The two feature films Berg produced were failures – Counterpoint (1967), a fanciful Second World War melodrama with Charlton Heston as a symphony conductor forced by the Nazis to put on a private concert, and House of Cards (1968), starring George Peppard and Orson Welles. Berg admired Welles, but was later to make one of his rare compromises when, after battling the network in an effort to secure the actor for a television movie, he bowed to their request that he instead hire William Conrad.

Berg had his greatest success in television, and he formed his own company, Stonehenge Productions, which over a 30-year period produced many notable television movies and mini-series. These included Louis Armstrong – Chicago Style (1976), a dramatisation of an incident in the early life of the great trumpeter, with Ben Vereen making his debut as the young "Satchmo"; The Martian Chronicles (1980), with Rock Hudson in Ray Bradbury's impressive evocation of humans colonising Mars after fleeing from an atomically devastated Earth; Gerald Green's Wallenberg: A Hero's Story (1985), with Richard Chamberlain as the Swedish diplomat Raoul Wallenberg, who saved thousands of Jewish lives during the Holocaust; and Space (1985), starring James Garner in James Michener's fictional account of the American space programme from the end of the Second World War to the Apollo launch in the early 1970s.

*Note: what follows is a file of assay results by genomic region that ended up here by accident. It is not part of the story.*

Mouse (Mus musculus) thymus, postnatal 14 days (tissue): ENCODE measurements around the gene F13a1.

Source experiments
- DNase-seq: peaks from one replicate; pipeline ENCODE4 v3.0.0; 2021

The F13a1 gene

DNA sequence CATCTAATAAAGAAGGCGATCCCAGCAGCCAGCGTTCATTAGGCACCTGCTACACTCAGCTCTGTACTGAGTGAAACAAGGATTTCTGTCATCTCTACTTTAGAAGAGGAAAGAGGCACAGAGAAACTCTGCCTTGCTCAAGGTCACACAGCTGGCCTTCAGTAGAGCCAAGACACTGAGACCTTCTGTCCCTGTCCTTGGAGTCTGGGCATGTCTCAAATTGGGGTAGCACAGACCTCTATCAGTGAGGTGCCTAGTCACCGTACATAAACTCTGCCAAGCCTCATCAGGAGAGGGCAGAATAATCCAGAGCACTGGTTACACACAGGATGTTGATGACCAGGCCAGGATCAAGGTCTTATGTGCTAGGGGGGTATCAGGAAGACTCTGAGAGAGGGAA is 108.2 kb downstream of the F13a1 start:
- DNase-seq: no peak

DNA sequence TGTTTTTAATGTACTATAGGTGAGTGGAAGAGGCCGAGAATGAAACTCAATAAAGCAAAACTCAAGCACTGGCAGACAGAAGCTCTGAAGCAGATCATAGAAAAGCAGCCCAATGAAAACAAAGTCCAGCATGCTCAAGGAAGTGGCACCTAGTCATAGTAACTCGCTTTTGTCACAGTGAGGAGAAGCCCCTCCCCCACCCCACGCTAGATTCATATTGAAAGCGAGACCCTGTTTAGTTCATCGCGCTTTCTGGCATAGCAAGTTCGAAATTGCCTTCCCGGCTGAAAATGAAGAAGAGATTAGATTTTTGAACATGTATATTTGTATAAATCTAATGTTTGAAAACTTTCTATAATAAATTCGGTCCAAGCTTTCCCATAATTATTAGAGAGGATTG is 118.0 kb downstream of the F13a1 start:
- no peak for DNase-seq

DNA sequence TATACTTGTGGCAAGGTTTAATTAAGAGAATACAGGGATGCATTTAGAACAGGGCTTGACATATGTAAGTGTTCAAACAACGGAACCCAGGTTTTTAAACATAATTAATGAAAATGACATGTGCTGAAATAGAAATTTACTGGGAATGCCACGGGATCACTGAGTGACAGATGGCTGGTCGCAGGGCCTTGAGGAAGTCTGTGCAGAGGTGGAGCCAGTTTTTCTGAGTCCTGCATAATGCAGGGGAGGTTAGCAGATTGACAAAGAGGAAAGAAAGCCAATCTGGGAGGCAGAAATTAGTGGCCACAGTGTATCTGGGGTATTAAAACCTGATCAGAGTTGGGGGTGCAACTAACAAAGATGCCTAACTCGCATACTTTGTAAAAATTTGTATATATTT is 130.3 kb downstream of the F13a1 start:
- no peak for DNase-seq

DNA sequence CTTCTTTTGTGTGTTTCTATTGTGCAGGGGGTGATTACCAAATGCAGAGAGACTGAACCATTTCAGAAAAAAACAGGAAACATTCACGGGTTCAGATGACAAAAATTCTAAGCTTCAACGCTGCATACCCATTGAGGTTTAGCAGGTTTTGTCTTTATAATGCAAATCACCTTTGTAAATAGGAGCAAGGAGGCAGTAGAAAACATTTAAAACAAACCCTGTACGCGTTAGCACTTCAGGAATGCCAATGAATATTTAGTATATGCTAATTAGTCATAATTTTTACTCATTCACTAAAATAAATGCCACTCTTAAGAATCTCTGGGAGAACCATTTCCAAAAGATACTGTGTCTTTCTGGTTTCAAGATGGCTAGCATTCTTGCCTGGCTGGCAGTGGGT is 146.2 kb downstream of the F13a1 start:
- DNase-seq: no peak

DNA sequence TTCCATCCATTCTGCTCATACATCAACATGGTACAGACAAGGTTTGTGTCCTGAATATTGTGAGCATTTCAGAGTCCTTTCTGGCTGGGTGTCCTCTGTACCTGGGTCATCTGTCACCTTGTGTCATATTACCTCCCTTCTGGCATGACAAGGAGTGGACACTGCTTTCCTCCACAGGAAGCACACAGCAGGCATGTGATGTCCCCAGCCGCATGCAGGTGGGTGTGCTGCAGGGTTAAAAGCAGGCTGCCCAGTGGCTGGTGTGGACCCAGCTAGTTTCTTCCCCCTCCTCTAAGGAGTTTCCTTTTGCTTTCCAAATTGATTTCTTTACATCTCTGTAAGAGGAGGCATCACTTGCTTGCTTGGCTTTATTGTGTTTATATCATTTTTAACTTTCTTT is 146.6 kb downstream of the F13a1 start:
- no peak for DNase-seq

Berg is survived by his wife of 63 years and their four sons. Besides Scott, whose acclaimed biographies include works on the producer Sam Goldwyn, the actress Katharine Hepburn and the aviator Charles A. Lindbergh, Jeff is chairman of the leading talent agency ICM, Tony is a record producer, and Rick is a manager and producer.

Tom Vallance

Richard J. Berg, film and television screenwriter and producer: born New York City 16 February 1922; married Barbara Freedman (four sons); died Los Angeles 1 September 2009.